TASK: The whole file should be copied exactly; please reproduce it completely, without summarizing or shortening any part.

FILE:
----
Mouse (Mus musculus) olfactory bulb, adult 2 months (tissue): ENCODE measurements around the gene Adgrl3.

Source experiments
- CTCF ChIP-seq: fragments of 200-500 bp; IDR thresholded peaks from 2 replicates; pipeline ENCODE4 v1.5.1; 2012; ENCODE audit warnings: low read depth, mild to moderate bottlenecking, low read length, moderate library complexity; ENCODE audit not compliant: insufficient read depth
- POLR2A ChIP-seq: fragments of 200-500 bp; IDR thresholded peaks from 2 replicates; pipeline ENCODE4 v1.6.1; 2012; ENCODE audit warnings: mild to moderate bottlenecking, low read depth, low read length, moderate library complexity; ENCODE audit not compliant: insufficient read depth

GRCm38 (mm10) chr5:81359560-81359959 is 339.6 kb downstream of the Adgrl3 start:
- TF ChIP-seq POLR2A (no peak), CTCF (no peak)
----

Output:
Mouse (Mus musculus) olfactory bulb, adult 2 months (tissue): ENCODE measurements around the gene Adgrl3.

Source experiments
- CTCF ChIP-seq: fragments of 200-500 bp; IDR thresholded peaks from 2 replicates; pipeline ENCODE4 v1.5.1; 2012; ENCODE audit warnings: low read depth, mild to moderate bottlenecking, low read length, moderate library complexity; ENCODE audit not compliant: insufficient read depth
- POLR2A ChIP-seq: fragments of 200-500 bp; IDR thresholded peaks from 2 replicates; pipeline ENCODE4 v1.6.1; 2012; ENCODE audit warnings: mild to moderate bottlenecking, low read depth, low read length, moderate library complexity; ENCODE audit not compliant: insufficient read depth

GRCm38 (mm10) chr5:81359560-81359959 is 339.6 kb downstream of the Adgrl3 start:
- TF ChIP-seq POLR2A (no peak), CTCF (no peak)